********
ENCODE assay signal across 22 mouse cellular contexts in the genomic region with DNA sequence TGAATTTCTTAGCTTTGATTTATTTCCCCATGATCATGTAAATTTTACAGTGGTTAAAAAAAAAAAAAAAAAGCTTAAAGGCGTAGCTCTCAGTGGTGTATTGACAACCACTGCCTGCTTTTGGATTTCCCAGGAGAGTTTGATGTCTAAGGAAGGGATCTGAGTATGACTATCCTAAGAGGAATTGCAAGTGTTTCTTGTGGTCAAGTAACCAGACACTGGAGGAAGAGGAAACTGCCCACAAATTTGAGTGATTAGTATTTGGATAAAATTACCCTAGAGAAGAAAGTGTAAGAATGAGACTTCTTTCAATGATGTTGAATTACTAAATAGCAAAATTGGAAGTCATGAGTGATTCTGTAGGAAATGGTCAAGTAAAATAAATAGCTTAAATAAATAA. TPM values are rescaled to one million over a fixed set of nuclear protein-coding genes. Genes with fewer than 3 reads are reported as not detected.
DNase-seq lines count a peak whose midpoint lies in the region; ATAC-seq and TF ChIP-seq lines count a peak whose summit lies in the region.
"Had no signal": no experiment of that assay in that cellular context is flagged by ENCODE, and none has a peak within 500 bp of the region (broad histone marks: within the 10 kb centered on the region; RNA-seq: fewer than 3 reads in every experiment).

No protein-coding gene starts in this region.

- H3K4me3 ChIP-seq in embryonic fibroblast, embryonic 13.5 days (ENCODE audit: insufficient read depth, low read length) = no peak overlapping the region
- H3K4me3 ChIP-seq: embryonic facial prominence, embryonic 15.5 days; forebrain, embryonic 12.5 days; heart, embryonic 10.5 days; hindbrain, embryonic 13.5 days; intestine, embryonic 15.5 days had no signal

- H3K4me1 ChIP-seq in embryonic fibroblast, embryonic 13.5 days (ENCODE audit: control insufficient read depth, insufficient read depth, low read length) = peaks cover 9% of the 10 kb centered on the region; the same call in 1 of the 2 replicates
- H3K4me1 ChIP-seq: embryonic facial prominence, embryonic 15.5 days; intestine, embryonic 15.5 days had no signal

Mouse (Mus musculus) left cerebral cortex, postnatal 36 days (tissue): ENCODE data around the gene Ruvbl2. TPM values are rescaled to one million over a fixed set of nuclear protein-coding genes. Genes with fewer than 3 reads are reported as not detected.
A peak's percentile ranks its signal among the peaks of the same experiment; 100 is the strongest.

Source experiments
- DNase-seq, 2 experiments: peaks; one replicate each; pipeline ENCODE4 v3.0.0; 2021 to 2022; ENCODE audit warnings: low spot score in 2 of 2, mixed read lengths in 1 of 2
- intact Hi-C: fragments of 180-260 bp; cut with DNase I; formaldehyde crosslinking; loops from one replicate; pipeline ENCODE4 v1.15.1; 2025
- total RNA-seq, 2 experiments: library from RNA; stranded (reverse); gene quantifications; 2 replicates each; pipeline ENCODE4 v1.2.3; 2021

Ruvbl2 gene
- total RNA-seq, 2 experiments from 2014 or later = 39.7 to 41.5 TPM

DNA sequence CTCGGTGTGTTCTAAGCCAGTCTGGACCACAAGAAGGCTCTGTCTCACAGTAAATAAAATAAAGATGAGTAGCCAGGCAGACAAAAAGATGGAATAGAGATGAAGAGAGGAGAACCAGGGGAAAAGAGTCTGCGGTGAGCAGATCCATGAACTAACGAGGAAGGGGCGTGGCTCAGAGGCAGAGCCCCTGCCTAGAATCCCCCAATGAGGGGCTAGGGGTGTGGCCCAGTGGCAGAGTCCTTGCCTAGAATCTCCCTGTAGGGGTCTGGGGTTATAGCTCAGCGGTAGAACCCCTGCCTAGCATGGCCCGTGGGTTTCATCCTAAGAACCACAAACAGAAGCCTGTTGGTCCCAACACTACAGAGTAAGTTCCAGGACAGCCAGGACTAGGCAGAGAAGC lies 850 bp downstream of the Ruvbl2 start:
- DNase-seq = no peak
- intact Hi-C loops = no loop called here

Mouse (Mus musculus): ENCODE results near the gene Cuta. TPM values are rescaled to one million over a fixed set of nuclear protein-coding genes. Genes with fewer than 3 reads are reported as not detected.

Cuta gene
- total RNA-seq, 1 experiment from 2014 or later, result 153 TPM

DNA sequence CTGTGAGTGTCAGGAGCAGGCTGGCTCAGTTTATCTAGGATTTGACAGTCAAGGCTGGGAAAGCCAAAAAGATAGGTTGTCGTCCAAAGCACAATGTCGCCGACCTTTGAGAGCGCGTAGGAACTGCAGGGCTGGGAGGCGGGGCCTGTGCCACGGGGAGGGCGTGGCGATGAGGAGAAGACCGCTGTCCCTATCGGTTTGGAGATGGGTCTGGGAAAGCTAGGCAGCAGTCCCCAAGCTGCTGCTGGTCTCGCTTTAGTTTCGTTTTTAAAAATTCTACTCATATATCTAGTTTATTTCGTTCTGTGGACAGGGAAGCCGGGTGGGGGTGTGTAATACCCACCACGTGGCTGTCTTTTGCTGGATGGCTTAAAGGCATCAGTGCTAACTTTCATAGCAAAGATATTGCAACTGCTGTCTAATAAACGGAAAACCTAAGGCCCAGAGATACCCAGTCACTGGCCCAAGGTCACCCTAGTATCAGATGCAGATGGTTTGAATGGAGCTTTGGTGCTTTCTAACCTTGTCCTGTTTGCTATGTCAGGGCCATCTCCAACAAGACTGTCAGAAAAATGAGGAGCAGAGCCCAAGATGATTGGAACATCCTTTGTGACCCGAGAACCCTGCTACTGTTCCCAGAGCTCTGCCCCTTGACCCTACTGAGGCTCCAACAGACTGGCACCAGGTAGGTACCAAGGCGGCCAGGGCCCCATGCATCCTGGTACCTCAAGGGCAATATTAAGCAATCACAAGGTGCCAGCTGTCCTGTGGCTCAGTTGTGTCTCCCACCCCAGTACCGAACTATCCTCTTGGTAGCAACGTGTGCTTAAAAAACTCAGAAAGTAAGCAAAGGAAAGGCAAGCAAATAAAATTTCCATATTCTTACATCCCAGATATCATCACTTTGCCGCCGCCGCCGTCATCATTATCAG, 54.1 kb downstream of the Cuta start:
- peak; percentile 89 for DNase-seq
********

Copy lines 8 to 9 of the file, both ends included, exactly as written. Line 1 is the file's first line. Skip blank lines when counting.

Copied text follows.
- H3K4me1 ChIP-seq: embryonic facial prominence, embryonic 15.5 days; intestine, embryonic 15.5 days had no signal

Mouse (Mus musculus) left cerebral cortex, postnatal 36 days (tissue): ENCODE data around the gene Ruvbl2. TPM values are rescaled to one million over a fixed set of nuclear protein-coding genes. Genes with fewer than 3 reads are reported as not detected.